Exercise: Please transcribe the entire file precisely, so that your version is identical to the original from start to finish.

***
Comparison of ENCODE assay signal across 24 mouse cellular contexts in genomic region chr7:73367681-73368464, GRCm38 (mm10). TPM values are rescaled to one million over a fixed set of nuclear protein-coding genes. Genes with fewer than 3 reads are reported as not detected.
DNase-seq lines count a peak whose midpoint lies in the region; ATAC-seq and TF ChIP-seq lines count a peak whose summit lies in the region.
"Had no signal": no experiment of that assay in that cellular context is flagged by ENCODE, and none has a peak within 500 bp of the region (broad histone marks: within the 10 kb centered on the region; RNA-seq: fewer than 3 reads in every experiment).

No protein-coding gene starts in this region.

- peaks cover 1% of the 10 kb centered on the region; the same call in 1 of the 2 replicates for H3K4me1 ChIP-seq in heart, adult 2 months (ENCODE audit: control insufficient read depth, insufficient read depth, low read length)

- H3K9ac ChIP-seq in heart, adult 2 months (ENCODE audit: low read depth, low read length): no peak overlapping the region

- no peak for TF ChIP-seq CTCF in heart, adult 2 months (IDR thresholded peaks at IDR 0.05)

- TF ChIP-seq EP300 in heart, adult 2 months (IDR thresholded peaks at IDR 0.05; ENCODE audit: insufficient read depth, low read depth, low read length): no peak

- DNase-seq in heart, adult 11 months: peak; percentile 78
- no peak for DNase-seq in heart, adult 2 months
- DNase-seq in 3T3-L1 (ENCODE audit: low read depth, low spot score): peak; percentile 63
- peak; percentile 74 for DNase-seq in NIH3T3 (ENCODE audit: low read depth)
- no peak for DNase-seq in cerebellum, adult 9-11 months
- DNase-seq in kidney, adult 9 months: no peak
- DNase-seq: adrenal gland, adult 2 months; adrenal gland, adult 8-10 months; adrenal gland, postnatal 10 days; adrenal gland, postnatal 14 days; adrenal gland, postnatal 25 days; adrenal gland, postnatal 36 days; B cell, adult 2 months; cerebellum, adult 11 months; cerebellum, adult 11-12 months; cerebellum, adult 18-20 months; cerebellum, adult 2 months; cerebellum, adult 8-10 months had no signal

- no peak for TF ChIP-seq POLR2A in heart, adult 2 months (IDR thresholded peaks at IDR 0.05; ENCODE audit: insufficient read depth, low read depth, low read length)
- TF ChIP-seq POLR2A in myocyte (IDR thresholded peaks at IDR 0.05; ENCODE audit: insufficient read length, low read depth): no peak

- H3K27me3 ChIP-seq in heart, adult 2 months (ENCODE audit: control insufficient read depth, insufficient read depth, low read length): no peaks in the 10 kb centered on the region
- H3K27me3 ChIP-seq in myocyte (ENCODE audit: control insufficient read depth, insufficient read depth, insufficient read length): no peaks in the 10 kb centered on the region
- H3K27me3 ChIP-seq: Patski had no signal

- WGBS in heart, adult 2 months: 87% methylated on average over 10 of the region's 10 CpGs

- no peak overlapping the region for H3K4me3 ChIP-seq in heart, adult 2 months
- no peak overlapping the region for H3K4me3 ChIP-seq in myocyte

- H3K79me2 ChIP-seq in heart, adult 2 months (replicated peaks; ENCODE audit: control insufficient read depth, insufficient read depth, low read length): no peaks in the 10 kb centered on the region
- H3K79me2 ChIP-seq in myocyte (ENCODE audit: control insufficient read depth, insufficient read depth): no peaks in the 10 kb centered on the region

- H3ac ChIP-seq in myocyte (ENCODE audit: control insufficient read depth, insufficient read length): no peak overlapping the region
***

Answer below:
Comparison of ENCODE assay signal across 24 mouse cellular contexts in genomic region chr7:73367681-73368464, GRCm38 (mm10). TPM values are rescaled to one million over a fixed set of nuclear protein-coding genes. Genes with fewer than 3 reads are reported as not detected.
DNase-seq lines count a peak whose midpoint lies in the region; ATAC-seq and TF ChIP-seq lines count a peak whose summit lies in the region.
"Had no signal": no experiment of that assay in that cellular context is flagged by ENCODE, and none has a peak within 500 bp of the region (broad histone marks: within the 10 kb centered on the region; RNA-seq: fewer than 3 reads in every experiment).

No protein-coding gene starts in this region.

- peaks cover 1% of the 10 kb centered on the region; the same call in 1 of the 2 replicates for H3K4me1 ChIP-seq in heart, adult 2 months (ENCODE audit: control insufficient read depth, insufficient read depth, low read length)

- H3K9ac ChIP-seq in heart, adult 2 months (ENCODE audit: low read depth, low read length): no peak overlapping the region

- no peak for TF ChIP-seq CTCF in heart, adult 2 months (IDR thresholded peaks at IDR 0.05)

- TF ChIP-seq EP300 in heart, adult 2 months (IDR thresholded peaks at IDR 0.05; ENCODE audit: insufficient read depth, low read depth, low read length): no peak

- DNase-seq in heart, adult 11 months: peak; percentile 78
- no peak for DNase-seq in heart, adult 2 months
- DNase-seq in 3T3-L1 (ENCODE audit: low read depth, low spot score): peak; percentile 63
- peak; percentile 74 for DNase-seq in NIH3T3 (ENCODE audit: low read depth)
- no peak for DNase-seq in cerebellum, adult 9-11 months
- DNase-seq in kidney, adult 9 months: no peak
- DNase-seq: adrenal gland, adult 2 months; adrenal gland, adult 8-10 months; adrenal gland, postnatal 10 days; adrenal gland, postnatal 14 days; adrenal gland, postnatal 25 days; adrenal gland, postnatal 36 days; B cell, adult 2 months; cerebellum, adult 11 months; cerebellum, adult 11-12 months; cerebellum, adult 18-20 months; cerebellum, adult 2 months; cerebellum, adult 8-10 months had no signal

- no peak for TF ChIP-seq POLR2A in heart, adult 2 months (IDR thresholded peaks at IDR 0.05; ENCODE audit: insufficient read depth, low read depth, low read length)
- TF ChIP-seq POLR2A in myocyte (IDR thresholded peaks at IDR 0.05; ENCODE audit: insufficient read length, low read depth): no peak

- H3K27me3 ChIP-seq in heart, adult 2 months (ENCODE audit: control insufficient read depth, insufficient read depth, low read length): no peaks in the 10 kb centered on the region
- H3K27me3 ChIP-seq in myocyte (ENCODE audit: control insufficient read depth, insufficient read depth, insufficient read length): no peaks in the 10 kb centered on the region
- H3K27me3 ChIP-seq: Patski had no signal

- WGBS in heart, adult 2 months: 87% methylated on average over 10 of the region's 10 CpGs

- no peak overlapping the region for H3K4me3 ChIP-seq in heart, adult 2 months
- no peak overlapping the region for H3K4me3 ChIP-seq in myocyte

- H3K79me2 ChIP-seq in heart, adult 2 months (replicated peaks; ENCODE audit: control insufficient read depth, insufficient read depth, low read length): no peaks in the 10 kb centered on the region
- H3K79me2 ChIP-seq in myocyte (ENCODE audit: control insufficient read depth, insufficient read depth): no peaks in the 10 kb centered on the region

- H3ac ChIP-seq in myocyte (ENCODE audit: control insufficient read depth, insufficient read length): no peak overlapping the region